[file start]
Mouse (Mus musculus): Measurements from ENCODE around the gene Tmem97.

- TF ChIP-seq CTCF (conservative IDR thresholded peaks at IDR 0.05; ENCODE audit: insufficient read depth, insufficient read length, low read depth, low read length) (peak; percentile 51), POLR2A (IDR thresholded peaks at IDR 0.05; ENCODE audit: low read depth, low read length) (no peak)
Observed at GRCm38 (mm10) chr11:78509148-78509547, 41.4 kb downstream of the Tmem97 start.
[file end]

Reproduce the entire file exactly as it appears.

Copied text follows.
Mouse (Mus musculus): Measurements from ENCODE around the gene Tmem97.

- TF ChIP-seq CTCF (conservative IDR thresholded peaks at IDR 0.05; ENCODE audit: insufficient read depth, insufficient read length, low read depth, low read length) (peak; percentile 51), POLR2A (IDR thresholded peaks at IDR 0.05; ENCODE audit: low read depth, low read length) (no peak)
Observed at GRCm38 (mm10) chr11:78509148-78509547, 41.4 kb downstream of the Tmem97 start.